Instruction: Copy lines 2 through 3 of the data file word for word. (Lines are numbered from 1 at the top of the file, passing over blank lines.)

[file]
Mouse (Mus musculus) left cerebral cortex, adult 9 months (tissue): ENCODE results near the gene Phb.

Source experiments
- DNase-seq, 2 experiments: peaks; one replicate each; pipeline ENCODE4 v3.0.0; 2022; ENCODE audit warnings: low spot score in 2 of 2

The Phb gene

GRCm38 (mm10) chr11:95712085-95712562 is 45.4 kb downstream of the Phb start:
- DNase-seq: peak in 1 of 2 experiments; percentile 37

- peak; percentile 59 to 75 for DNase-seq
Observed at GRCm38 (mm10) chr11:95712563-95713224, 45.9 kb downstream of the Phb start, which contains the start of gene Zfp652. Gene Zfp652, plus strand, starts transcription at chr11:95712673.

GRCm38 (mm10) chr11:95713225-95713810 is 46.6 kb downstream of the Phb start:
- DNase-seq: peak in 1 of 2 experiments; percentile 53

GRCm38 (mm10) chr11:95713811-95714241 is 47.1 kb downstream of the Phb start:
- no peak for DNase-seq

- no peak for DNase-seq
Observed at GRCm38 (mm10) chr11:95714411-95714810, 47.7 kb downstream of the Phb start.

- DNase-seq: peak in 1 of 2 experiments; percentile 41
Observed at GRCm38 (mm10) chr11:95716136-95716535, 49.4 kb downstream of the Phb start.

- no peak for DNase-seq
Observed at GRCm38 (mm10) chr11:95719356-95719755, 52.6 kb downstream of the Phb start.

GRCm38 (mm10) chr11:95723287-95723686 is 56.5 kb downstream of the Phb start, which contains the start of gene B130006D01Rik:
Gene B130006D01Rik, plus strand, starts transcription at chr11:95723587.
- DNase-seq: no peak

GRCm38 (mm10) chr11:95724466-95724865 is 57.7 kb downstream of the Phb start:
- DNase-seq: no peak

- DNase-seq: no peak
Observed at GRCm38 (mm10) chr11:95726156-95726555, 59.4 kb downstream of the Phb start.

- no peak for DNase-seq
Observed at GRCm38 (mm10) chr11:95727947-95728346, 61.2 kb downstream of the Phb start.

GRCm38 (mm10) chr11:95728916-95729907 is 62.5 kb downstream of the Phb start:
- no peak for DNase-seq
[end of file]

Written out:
Source experiments
- DNase-seq, 2 experiments: peaks; one replicate each; pipeline ENCODE4 v3.0.0; 2022; ENCODE audit warnings: low spot score in 2 of 2